It is no secret that suppliers and competitors have good reason to be wary of Wal-Mart – but there appears to be a company that in turn strikes fear into the hearts of Wal-Mart management … Google.
Google’s dominant position in Internet search and its aggressive focus on technological innovation mean that a wide range of traditional industries might start to feel the heat as Google’s disruptive innovation changes the competitive landscape in industries far removed from Internet search. Such industries include retailing, real-estate, telecommunications and automobile dealerships. In addition, the advertising and newspaper publishing industries are already feeling the heat.
Why retailing? Well, image a cell phone equipped for mobile searching that combines local store listings with product pricing information. Instead of physically shopping around for the best deal, a simple search could tell you if the product you want to buy is available cheaper in any other store within a ten mile radius. No retailer, including Wal-Mart, would be happy about that kind of transparency.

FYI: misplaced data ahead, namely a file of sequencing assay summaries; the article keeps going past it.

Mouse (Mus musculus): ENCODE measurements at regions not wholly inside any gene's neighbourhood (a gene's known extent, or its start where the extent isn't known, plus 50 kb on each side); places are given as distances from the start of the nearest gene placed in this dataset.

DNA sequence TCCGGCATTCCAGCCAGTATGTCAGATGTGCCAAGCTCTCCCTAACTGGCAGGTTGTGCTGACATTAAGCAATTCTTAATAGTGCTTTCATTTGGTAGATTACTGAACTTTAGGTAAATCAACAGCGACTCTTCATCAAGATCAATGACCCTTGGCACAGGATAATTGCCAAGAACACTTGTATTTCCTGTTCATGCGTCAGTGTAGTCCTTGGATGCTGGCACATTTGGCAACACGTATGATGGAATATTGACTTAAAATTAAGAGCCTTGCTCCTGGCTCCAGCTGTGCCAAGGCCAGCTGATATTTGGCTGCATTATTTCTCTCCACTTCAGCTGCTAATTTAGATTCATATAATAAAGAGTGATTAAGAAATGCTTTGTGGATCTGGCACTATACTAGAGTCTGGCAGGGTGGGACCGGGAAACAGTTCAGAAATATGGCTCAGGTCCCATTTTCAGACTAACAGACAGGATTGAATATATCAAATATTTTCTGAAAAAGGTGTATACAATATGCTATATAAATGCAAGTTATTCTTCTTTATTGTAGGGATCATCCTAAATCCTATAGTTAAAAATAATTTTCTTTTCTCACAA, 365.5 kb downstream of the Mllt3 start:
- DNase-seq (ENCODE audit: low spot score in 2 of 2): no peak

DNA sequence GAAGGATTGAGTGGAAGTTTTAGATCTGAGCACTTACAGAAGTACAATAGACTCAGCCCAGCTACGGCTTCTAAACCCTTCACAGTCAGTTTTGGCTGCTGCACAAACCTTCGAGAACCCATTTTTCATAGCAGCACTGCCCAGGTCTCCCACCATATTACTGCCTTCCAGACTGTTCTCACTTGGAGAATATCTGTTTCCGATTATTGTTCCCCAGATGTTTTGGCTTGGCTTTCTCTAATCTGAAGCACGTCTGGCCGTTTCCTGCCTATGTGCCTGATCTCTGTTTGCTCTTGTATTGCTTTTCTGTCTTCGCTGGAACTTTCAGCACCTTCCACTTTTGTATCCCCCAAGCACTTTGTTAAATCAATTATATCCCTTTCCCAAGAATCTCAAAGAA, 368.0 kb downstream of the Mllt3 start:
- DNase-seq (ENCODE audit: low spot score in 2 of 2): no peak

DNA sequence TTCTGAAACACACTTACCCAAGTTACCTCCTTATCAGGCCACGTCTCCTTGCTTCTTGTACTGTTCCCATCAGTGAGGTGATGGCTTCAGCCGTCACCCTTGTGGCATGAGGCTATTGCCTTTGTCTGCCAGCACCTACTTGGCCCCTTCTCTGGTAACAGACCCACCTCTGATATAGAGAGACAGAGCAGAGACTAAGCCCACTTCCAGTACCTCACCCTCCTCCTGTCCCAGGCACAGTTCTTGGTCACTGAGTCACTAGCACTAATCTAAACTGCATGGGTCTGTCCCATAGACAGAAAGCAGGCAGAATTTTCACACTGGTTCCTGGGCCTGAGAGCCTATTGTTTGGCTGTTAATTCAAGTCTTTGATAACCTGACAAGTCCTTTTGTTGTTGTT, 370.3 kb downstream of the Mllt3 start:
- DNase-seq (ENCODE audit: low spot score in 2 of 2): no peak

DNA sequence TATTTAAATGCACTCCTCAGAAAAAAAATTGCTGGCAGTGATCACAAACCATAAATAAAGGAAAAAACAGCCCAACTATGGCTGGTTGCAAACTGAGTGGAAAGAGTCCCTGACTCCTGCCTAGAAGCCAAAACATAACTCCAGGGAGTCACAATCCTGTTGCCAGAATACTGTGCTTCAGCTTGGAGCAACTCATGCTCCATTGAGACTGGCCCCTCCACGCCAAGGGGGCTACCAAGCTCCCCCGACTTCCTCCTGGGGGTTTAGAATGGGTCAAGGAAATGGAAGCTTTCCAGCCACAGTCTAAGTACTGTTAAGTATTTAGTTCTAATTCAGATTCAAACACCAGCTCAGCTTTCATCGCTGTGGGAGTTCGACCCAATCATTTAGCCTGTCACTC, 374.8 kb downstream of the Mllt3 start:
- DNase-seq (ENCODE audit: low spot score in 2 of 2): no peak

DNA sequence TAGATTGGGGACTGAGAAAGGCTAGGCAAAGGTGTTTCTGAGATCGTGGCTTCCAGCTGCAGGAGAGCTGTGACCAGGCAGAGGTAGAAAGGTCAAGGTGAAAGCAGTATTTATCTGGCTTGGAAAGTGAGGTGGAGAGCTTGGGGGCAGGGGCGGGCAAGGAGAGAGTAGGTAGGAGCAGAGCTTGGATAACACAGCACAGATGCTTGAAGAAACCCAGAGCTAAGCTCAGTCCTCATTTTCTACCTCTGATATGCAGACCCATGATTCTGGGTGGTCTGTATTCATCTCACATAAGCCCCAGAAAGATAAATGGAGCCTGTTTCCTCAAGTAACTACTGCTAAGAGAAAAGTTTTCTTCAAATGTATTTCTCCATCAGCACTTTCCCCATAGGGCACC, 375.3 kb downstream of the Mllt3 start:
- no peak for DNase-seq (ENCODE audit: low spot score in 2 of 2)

Why real-estate? Picture Google Earth’s 3D satellite images overlaid with real-estate listings for every single home that is for sale in the area you are interested in. Instead of talking to various real-estate agents and going for time-consuming drives, you could easily zoom in on the houses that match your wishes while you sit in front of a computer.
Why telecommunications? Google has been buying fibre-optics networks and has submitted a proposal to provide free wireless access in San Francisco, stating that access to the Internet is as important to searching as searching information itself is.
Why automobile dealerships? Large automobile firms are starting to spend significant money on search advertising and attract visitors to corporate websites. There, visitors can find extensive information about the various car models and have the ability to get approximate prices on a car with exactly the features they are looking for. This type of functionality significantly reduces the value that car dealerships can provide to prospective customers – so what will their value-add role be in the future?
These are only some examples – Google is also rumored to be developing its own payment system, offers a free email service, blogging, photo storage and sharing, and much more, which all could be a threat to other industries. The impulses that Google is currently providing may fundamentally change how business is done in a wide range of industries, and this may be happen sooner than many expect.